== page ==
Anyone making a hullabaloo out of the recent uptick in faceoff violations and slashing minors is terribly misguided.
This summer, the league and the general managers approved a directive to target slashing offenses. Before the preseason started, players and coaches were made aware of the new focus on these illegal plays with a tutorial video. They’ve clearly defined what is and what is not legal, so there should be no confusion for the players or the referees. Now, it’s time for the fans come to recognize and accept the rules and their enforcement. Get a grip.
“The rule has always been there, we just didn’t call it,” said Toronto Maple Leafs coach Mike Babcock.
Only the uninformed believe that these are fabricated penalties and the league is going soft. These illegal actions have been around forever, they just haven’t been called.
If it’s in the rulebook, it should be enforced. Otherwise, remove it from the rulebook. The less room left for discretion by referees and linesmen, the better the game will be.
Rule 61.1 of the NHL rulebook says, “any forceful or powerful chop with the stick on an opponent’s body, the opponent’s stick, or on or near the opponent’s hands that, in the judgement of the referee, is not an attempt to play the puck, shall be penalized as slashing. Slashing is the act of a player or goalkeeper swinging his stick at an opponent, whether contact is made or not.”
No one is saying that every stick lift should be called. But hacking a player is not a defensive play, nor is it legal. And every player beyond peewee level knows that. One should have 100% control of his or her stick — there are no excuses.
Article 76.4 of the NHL rulebook states that during faceoffs, “the players taking part shall take their position so that they will stand squarely facing the opponent’s end of the rink, and clear of the ice markings (where applicable).”
It was enforced loosely in the past, but now, the league is calling it by letter of the rule.
Rule 76.6 states “When at least two face-off violations have been committed by the same team during the same faceoff, this team shall be penalized with a bench minor penalty to the offending team. This penalty shall be announced as a “Bench Minor Penalty for Delay of Game – Face-off Violation.”
With faceoffs becoming an increasingly important facet of the game today as it directly correlates to puck possession, those who learn to adapt to the rules fastest will have a real advantage.
“The goal is to reward skill on the faceoff and not guys who cheat,” said NHL senior vice-president of hockey operations Colin Campbell. “The rule has always been there.”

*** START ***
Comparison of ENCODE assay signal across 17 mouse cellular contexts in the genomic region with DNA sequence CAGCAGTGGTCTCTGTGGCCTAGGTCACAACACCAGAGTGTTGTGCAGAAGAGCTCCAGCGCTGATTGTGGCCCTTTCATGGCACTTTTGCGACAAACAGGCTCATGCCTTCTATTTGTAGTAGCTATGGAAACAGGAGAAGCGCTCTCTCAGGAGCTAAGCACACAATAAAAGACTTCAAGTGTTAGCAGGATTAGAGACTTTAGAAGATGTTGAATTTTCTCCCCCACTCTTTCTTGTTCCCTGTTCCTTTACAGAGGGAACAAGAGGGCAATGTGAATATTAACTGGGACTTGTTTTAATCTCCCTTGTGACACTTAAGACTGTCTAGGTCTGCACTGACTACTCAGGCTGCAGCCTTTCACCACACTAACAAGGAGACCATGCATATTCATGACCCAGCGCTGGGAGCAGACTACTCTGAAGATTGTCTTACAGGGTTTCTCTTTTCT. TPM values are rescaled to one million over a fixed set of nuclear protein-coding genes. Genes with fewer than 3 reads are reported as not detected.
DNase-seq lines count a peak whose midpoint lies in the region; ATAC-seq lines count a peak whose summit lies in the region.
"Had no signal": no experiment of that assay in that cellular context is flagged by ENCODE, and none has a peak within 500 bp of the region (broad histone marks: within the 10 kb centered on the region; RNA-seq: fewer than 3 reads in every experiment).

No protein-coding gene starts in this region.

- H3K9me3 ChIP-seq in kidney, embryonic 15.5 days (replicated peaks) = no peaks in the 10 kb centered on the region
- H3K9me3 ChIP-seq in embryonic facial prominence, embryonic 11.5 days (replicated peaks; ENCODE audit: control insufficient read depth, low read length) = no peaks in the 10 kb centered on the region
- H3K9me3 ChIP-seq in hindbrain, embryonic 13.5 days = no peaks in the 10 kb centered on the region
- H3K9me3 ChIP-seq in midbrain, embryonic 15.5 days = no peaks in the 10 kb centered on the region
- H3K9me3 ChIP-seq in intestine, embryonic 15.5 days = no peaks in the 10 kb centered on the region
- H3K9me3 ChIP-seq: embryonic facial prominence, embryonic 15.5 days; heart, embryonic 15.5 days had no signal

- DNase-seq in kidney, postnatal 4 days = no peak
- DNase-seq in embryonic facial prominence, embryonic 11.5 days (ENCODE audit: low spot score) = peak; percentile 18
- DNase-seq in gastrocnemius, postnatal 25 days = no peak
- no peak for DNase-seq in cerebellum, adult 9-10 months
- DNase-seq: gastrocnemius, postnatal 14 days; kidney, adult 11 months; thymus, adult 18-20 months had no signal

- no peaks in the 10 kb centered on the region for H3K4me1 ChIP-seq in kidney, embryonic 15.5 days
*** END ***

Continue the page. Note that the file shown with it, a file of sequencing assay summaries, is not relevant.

Campbell anticipates backlash yet will not back down from the new standard being enforced.
During a meeting at the 2017 NHL Entry Draft, the league looked at the number of slashes from four NHL playoff games, the Memorial Cup game and the NCAA championship final. They found a low of 60 slashes and a high of 110 in those games. That’s a lot of slashing.
Uncalled slashes are far too pervasive in today’s game. Somehow, using a stick on a player’s hands or body has become expected, regardless of how lazy and illegal it is.
“It’s a common tactic around the league to slash star players where they are most vulnerable, especially when one of the coaches involved is Bruce Boudreau.” – PostMedia Network
Through the years, officials have allowed slashing to become an acceptable part of checking. The standard has eroded to the point that it takes a tomahawk chop and a resulting player’s broken stick before a penalty is called. That’s plain wrong.
Slashes on fingers and around the wrists are illegal. Anything higher than halfway up the shaft or around the gloves should be an easy, automatic call.
“This was a direction given to us by Garth Snow and 31 general managers,” said the NHL’s senior VP of hockey operations, Mike Murphy. His group heard more than an earful about Eric Staal breaking Johnny Gaudreau’s finger and Sydney Crosby partially severing one of Marc Methot’s fingers.
“Guys are breaking hands and fingers. There will be a spike initially in slashing penalties, but the players will conform eventually.”
The Slash Heard ’round Calgary
Last year, Calgary Flames star, Johnny Gaudreau was sidelined for ten games with a fractured finger. In the game against the Minnesota Wild, Gaudreau left in the third period wincing from three distinct chops–one from Ryan Suter and two from Eric Staal.
Teeming with frustration, Flames general manager, Brad Treliving reached out to the league, saying, it “wasn’t a unicorn that popped up in the middle of a period. By our count there were 11 chops on (Gaudreau) in the game. Two, three, four, I got it, but maybe at nine we dial it in a bit.”
It was actually worse. The Minnesota Wild had been targeting Gaudreau’s wrist-area so heavily that a video breakdown showed he’d been hit there 21 times that night.
After the game, players and pundits called Gaudreau ‘soft’ and ‘a whiner’. They even went as far to say that his grandiose actions were meant to show up the refs. As though the refs have fragile egos and would then call the game differently. Ridiculous.
Starting in peewee leagues, players are taught to be in control of their stick at all times. When NHL veterans like Troy Brouwer says, “I know in my game I give a lot of top players good whacks and stuff. You obviously don’t want to let it be happening to your team, but star players are going to be keyed on. It’s no different than what we do (to the opposition)” he’s simply making a mockery of the rules with his illegal play.